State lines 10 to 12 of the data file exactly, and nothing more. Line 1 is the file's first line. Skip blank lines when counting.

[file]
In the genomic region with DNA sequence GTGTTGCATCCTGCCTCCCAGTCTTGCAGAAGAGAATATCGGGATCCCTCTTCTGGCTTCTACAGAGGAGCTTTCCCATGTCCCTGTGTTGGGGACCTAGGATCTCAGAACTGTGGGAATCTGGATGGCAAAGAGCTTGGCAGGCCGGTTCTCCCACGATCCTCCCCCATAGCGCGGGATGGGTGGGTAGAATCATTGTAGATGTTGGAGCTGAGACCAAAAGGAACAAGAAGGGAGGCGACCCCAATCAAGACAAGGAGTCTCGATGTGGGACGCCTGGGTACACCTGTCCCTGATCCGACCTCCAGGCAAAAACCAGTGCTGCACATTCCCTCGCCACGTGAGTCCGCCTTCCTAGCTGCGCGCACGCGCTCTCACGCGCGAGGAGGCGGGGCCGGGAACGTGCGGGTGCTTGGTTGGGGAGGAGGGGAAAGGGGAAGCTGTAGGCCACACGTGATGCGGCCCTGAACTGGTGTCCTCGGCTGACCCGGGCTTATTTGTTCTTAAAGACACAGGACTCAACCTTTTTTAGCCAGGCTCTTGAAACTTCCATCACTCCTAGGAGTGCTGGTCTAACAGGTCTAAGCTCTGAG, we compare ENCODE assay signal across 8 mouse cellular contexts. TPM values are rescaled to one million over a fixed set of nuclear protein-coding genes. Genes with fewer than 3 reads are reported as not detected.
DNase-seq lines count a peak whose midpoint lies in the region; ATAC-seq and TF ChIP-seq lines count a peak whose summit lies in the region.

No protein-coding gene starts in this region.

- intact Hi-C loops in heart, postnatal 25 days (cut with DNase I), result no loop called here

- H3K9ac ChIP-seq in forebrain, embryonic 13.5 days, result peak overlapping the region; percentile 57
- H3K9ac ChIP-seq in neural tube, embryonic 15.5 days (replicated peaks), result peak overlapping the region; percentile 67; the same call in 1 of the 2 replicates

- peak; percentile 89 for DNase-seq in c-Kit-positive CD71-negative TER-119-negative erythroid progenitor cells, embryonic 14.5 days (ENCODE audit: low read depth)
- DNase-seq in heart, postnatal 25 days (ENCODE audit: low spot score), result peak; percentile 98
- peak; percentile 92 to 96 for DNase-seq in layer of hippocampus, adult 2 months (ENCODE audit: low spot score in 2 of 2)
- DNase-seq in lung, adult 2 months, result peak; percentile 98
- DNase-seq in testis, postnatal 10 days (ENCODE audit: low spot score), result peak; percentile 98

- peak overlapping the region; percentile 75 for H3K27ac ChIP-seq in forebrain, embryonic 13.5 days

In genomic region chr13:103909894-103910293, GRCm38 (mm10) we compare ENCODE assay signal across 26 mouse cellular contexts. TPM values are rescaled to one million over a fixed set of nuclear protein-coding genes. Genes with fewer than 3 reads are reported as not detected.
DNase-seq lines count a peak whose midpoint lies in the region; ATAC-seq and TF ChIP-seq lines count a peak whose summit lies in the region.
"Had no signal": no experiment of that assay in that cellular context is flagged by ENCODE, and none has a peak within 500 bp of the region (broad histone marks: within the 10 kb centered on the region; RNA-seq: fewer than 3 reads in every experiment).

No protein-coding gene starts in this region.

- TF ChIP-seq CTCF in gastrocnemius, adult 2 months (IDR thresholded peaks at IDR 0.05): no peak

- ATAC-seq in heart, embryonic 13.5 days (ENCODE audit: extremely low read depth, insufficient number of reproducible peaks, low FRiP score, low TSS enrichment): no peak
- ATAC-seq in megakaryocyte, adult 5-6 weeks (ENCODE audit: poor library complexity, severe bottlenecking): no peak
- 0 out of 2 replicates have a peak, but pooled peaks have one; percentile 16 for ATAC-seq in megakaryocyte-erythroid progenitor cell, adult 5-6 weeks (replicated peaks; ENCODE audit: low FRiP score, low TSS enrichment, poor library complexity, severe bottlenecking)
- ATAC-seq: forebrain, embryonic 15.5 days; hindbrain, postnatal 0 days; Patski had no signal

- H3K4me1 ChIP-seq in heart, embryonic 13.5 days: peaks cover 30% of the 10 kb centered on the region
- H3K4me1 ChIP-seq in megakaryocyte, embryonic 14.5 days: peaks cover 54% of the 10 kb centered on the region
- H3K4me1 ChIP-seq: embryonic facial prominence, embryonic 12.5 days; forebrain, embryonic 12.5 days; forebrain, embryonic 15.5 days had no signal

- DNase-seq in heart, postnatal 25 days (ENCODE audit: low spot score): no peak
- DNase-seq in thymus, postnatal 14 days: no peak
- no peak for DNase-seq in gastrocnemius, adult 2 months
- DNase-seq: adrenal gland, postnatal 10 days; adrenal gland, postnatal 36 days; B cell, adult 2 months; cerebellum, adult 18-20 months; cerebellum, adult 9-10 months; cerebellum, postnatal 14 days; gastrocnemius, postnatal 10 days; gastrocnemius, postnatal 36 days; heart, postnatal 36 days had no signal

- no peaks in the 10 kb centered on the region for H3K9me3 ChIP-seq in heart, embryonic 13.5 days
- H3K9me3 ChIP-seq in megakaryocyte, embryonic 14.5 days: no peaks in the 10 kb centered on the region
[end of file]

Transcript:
- DNase-seq in lung, adult 2 months, result peak; percentile 98
- DNase-seq in testis, postnatal 10 days (ENCODE audit: low spot score), result peak; percentile 98

- peak overlapping the region; percentile 75 for H3K27ac ChIP-seq in forebrain, embryonic 13.5 days